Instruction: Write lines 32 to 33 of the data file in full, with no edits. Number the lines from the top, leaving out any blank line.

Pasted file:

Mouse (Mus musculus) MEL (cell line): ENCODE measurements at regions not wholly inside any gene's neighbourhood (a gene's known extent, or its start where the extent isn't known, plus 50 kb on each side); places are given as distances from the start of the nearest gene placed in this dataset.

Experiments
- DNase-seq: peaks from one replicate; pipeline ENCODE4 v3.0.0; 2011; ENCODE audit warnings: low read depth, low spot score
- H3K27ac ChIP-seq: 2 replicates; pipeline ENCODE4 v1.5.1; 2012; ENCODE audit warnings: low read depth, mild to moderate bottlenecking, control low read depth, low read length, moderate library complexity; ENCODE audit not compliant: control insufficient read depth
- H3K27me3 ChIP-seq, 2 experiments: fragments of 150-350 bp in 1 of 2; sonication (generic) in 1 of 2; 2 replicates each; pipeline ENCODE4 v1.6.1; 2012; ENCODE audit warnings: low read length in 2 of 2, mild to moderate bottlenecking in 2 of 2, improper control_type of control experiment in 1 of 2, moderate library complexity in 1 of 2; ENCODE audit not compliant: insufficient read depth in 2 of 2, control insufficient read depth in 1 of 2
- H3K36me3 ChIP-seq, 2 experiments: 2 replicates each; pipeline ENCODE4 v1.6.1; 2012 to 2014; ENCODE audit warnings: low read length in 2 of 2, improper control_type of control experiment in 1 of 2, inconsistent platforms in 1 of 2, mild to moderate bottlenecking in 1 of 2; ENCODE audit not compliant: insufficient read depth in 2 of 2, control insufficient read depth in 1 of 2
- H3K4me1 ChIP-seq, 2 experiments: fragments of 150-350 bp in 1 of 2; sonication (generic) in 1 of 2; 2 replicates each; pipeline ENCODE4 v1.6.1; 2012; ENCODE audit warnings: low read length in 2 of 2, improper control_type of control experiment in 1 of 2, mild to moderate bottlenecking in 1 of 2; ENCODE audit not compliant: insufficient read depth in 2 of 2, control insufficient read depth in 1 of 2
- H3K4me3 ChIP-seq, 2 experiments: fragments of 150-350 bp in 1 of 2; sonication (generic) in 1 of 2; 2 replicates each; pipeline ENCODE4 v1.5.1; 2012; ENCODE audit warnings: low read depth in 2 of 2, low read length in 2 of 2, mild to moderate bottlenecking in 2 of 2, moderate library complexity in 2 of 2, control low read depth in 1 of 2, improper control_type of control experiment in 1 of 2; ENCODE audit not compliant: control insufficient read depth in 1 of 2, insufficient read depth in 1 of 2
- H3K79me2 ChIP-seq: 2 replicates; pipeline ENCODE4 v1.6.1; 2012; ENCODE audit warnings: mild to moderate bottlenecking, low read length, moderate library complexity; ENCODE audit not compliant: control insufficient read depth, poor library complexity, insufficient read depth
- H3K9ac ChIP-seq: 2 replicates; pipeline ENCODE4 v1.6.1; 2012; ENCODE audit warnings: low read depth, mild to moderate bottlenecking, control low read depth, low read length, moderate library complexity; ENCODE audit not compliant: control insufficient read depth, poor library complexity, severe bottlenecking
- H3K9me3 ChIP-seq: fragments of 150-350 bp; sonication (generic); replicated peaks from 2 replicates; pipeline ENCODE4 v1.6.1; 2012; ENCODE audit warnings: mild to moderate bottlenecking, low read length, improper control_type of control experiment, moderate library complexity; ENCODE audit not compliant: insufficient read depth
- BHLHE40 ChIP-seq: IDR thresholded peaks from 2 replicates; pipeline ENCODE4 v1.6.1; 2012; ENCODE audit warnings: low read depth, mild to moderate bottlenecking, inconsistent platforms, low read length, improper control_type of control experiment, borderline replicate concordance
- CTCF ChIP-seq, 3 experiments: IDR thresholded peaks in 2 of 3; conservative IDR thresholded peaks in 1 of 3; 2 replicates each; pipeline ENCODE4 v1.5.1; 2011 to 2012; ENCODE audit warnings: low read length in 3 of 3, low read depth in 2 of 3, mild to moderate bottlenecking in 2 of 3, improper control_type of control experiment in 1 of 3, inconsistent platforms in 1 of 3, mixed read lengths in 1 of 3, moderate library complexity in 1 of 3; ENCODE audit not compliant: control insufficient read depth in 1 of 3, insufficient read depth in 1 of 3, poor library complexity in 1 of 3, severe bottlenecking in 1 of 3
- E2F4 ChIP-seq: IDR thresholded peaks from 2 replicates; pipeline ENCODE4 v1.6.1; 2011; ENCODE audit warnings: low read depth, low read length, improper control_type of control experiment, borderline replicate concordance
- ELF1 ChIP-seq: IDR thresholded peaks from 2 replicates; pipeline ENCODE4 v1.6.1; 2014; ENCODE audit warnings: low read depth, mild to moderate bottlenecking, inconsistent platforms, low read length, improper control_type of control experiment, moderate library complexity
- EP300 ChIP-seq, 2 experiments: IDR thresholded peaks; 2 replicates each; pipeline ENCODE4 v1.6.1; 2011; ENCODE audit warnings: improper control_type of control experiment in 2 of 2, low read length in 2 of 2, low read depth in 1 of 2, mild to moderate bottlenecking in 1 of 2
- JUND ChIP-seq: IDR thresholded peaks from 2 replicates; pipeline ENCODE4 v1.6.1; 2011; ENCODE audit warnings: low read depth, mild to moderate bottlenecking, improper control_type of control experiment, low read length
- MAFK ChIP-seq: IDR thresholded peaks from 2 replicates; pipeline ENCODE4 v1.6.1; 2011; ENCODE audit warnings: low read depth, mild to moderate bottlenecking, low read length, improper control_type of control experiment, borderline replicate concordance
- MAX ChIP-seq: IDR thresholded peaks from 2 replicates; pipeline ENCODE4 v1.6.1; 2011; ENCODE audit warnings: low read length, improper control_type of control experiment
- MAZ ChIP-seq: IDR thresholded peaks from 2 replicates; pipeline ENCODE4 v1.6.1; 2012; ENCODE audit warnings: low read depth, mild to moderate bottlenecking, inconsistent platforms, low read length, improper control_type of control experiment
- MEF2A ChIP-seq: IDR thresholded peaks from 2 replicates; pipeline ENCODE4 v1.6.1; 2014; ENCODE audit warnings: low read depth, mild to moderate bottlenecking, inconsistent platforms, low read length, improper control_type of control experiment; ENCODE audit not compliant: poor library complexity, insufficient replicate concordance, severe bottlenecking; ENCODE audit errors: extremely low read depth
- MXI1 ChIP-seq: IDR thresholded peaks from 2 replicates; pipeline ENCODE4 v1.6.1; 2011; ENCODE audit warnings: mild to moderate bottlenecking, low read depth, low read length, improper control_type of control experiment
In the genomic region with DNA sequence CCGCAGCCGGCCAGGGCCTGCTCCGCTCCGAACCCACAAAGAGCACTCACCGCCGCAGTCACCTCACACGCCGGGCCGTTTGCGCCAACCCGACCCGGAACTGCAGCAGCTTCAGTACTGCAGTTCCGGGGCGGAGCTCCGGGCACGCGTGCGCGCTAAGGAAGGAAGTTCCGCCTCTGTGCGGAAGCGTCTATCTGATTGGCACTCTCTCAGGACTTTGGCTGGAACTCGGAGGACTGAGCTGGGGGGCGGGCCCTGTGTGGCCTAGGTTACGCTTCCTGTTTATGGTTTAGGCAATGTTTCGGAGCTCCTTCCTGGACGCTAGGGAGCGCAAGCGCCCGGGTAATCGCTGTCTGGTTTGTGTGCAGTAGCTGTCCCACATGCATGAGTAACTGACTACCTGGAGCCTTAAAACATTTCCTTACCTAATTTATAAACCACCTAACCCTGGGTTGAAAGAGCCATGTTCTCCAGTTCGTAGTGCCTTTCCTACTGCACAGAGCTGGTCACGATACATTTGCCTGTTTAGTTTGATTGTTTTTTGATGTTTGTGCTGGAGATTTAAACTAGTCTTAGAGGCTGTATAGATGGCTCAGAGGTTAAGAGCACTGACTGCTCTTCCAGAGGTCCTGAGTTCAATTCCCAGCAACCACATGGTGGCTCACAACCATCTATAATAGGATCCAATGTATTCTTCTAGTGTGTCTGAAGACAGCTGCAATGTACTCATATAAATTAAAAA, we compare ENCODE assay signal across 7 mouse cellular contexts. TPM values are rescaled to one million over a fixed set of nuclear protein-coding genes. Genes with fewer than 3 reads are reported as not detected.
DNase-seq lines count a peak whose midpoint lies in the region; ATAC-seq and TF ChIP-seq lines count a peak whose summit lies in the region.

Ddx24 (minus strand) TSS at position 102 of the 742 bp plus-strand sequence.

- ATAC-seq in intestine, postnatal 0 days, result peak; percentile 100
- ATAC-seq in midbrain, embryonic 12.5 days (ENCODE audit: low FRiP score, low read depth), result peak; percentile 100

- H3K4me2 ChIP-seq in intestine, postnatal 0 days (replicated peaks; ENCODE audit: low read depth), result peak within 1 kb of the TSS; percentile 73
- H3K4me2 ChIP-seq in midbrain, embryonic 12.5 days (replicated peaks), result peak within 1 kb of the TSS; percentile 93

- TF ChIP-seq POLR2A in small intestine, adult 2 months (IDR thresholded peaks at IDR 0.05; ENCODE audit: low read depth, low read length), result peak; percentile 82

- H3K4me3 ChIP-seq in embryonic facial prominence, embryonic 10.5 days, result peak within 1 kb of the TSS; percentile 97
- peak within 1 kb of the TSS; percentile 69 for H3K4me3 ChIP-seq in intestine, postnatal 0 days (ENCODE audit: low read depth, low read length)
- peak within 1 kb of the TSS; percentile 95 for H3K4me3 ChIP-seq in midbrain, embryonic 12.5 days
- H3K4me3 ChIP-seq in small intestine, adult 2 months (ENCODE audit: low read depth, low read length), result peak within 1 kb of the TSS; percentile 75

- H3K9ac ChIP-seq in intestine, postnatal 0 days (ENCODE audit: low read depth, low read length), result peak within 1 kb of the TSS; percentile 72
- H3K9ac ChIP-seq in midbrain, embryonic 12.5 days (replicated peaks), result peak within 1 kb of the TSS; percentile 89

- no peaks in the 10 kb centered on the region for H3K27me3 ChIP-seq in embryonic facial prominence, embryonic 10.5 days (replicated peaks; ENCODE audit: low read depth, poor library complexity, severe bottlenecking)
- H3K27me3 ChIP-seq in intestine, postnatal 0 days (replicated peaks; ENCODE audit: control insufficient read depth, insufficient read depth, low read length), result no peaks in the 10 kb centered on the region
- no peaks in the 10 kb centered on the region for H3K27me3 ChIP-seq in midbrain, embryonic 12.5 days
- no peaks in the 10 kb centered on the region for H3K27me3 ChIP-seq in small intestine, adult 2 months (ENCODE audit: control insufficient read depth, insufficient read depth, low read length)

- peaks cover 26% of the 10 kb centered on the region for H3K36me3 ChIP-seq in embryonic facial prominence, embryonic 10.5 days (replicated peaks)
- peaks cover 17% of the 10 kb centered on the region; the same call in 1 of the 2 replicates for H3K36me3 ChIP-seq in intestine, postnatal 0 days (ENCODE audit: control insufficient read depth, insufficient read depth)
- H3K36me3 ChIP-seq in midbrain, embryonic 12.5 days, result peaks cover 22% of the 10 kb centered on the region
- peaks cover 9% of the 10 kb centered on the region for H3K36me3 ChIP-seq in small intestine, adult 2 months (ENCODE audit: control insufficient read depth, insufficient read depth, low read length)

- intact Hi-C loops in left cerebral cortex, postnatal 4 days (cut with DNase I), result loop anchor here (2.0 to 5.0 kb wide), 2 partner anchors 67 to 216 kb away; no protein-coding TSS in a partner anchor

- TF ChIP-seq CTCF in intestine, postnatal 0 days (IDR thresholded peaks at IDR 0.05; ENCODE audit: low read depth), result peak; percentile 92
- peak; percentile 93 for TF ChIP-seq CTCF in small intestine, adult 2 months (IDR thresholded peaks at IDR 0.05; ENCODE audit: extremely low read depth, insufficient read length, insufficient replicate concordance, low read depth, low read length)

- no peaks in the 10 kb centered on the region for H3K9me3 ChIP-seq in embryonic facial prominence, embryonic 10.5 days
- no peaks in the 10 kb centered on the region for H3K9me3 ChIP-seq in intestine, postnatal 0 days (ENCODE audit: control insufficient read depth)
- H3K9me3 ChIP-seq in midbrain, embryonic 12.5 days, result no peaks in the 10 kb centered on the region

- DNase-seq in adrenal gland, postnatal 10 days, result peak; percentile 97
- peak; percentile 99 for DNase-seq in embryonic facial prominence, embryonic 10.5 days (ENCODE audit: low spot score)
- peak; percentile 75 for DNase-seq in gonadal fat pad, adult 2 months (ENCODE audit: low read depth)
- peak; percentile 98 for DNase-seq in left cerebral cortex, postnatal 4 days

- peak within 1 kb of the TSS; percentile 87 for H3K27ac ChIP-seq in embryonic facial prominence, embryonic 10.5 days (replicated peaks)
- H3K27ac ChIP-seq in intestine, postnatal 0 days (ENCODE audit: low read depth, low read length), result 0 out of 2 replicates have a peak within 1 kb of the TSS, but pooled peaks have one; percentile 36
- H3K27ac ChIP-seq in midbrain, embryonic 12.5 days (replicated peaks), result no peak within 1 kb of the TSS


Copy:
- peak within 1 kb of the TSS; percentile 69 for H3K4me3 ChIP-seq in intestine, postnatal 0 days (ENCODE audit: low read depth, low read length)
- peak within 1 kb of the TSS; percentile 95 for H3K4me3 ChIP-seq in midbrain, embryonic 12.5 days